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Christmas Advent 3: Preparing Our Homes

Christmas Advent Day 3: Preparing Our Homes

Then the righteous will answer him, saying, “Lord, when did we see you hungry and feed you, or thirsty and give you drink? And when did we see you a stranger and welcome you, or naked and clothe you? And when did we see you sick or in prison and visit you?” And the King will answer them, “Truly, I say to you, as you did it to one of the least of these my brothers, you did it to me.” (Matthew 25:37-40, ESV)

Religion that is pure and undefiled before God the Father is this: to visit orphans and widows in their affliction, and to keep oneself unstained from the world. (James 1:27, ESV)

He executes justice for the fatherless and the widow, and loves the sojourner, giving him food and clothing. (Deuteronomy 10:18, ESV)

And she gave birth to her firstborn son and wrapped him in swaddling cloths and laid him in a manger, because there was no place for them in the inn. (Luke 2:7, ESV)

You’re eight years old and your mom is frantically running around the house, dusting under cabinets and cleaning the wall behind the sink. She’s yelled at you three times now because she desperately needs you to clean your room. You aren’t entirely sure how having dinner guests this Christmas night correlates with the cleanliness of your room, but you begrudgingly head up to tidy up the toys you’ve just unwrapped. Now you’re the adult. You’re the one who’s going a little crazy with cleaning and potentially leaving your kids blinking in confusion in your wake.

Cleaning. It’s everyone’s least favorite part of the holiday season. Why do we do it? Why, guests, of course! We have to get everything spick and span so they don’t assume anyone actually lives in our homes. Sure does feel good when it’s all cleaned up, though, right? Well, that’s not quite the home preparation we’re talking about when it comes to Advent. When it comes to preparing our homes for Christ, it has much more to do with the front door than the dust bunnies under the couch.

When we picture the nativity scene, we see a young couple, probably dirty and tired, sitting in a bed of hay in some type of barn or animal shelter. Between them we see a tiny baby all wrapped in cloth, sleeping peacefully in a feeding trough. As we all know, the little town of Bethlehem was overcrowded at the time due to the census, so the young couple was turned away from the inn and given shelter elsewhere. What a missed opportunity, right? The Messiah could have been delivered right there in their inn, but instead, the miracle of His birth took place outside among the animals. So, that begs the question, what would have happened had they opened the door? Maybe we should look at our life the same way.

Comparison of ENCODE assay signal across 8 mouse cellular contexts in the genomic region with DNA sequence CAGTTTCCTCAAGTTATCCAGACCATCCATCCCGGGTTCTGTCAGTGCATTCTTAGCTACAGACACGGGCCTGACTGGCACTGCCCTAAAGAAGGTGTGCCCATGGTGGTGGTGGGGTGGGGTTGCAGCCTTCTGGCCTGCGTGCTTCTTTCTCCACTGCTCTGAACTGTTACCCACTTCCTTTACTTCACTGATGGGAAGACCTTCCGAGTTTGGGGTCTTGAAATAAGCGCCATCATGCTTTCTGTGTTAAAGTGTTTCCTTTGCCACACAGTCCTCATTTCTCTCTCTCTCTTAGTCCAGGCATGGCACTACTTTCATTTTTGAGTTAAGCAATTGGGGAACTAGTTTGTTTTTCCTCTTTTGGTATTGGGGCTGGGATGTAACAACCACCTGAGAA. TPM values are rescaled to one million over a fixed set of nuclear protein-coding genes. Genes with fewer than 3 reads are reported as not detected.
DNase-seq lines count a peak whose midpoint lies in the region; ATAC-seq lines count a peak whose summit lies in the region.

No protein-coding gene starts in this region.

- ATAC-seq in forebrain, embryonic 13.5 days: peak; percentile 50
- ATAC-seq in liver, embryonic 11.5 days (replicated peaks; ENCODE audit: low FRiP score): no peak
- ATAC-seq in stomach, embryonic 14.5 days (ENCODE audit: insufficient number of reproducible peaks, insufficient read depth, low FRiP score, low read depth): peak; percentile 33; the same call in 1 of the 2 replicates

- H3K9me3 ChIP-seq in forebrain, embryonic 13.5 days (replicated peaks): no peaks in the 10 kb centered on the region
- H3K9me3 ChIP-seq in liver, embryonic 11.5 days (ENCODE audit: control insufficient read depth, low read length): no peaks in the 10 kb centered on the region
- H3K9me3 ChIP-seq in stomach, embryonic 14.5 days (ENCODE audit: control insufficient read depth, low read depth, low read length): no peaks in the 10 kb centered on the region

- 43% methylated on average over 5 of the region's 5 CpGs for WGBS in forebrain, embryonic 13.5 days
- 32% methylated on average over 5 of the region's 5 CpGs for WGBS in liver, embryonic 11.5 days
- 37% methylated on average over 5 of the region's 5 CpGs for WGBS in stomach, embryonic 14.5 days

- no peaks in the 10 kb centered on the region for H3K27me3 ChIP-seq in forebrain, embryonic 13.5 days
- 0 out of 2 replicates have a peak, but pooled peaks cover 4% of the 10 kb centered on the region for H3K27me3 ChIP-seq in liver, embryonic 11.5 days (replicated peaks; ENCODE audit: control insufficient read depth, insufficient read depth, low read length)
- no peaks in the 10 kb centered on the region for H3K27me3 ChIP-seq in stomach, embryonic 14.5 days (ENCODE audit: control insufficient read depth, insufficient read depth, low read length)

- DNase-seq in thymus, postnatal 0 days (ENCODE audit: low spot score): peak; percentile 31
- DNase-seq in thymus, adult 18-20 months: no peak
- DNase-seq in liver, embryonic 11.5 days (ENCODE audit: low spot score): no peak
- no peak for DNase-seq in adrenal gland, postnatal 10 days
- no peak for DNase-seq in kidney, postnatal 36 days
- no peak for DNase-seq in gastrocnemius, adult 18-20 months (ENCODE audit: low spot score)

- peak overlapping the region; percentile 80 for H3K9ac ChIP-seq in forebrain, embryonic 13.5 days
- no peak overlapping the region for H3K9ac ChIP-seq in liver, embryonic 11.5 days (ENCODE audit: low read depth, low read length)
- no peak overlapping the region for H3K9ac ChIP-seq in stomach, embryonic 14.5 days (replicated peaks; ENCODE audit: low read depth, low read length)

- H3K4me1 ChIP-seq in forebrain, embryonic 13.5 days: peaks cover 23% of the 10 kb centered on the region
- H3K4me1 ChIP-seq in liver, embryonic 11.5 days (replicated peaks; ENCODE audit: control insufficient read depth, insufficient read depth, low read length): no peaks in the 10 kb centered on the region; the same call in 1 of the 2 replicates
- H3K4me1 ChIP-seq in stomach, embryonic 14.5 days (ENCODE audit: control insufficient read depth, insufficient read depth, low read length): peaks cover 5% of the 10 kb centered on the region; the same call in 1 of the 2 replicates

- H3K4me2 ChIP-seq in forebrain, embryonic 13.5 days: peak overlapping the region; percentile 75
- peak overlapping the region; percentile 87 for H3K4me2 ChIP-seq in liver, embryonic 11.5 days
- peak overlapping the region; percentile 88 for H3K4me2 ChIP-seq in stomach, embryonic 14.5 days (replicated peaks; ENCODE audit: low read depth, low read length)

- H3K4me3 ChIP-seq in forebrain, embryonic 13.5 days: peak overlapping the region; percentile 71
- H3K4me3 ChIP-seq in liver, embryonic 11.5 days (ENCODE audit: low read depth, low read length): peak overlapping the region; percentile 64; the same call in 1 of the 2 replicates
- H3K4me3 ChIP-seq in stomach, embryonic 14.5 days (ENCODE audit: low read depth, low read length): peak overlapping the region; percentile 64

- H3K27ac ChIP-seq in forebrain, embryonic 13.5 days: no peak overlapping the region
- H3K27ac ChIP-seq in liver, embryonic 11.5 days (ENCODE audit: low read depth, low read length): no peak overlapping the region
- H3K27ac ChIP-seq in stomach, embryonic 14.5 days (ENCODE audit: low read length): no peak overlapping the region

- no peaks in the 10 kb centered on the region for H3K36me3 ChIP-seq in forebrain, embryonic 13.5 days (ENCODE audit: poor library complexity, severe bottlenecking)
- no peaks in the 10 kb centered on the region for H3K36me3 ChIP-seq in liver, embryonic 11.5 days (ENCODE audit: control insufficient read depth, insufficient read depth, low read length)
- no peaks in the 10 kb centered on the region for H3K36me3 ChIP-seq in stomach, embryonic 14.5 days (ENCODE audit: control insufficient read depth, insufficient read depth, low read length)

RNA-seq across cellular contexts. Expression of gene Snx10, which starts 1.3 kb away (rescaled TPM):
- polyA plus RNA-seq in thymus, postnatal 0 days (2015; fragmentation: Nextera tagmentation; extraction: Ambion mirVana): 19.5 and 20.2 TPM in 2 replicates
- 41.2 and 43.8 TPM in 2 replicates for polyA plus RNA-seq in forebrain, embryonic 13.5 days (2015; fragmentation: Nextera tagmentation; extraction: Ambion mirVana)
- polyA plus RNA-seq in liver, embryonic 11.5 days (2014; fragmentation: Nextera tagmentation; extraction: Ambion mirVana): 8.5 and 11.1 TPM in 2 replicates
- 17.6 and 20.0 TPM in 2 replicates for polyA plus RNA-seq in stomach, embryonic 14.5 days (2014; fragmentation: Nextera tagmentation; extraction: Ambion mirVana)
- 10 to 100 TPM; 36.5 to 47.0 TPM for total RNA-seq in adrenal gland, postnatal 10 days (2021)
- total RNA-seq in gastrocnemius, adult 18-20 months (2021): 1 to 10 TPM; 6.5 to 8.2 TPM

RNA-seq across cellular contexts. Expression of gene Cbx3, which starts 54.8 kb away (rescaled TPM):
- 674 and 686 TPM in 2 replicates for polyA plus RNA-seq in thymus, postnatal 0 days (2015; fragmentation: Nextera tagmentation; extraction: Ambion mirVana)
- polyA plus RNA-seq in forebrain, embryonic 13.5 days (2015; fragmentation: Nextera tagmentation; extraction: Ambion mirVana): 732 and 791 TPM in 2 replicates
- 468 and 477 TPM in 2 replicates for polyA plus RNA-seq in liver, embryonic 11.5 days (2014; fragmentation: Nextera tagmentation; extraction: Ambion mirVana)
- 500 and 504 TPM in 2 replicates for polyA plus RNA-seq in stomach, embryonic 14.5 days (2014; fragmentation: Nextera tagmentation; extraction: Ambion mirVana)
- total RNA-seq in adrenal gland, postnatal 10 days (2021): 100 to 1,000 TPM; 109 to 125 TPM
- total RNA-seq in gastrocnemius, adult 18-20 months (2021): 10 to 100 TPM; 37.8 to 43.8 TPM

Typically, at this time of year we welcome friends and family into our homes for various reasons, whether for meals or parties. What does it look like to open our homes to the Lord? Just as the Lord tells us in Matthew 25, opening our homes to the Lord means welcoming in and taking care of those in need. Let in the homeless, tend to the ill, care for the orphans and widows. You never know what amazing things may come from it and you don’t want to miss out on the miracles of God, as the inn dwellers did that night so many years ago. 

So, as you sweep the floors and tidy up the living room, think of your neighbors in need. Take time to volunteer at a shelter or a soup kitchen. Donate to organizations who are helping those in need. Give a helping hand to the couple sitting in the row next to you at church who is struggling to make ends meet. Invite a lonely college student over for dinner and ask them how everything is going this year. Go sit with the elderly brother or sister who has been alone for quite some time now. Open your doors and let Christ in this holiday season.

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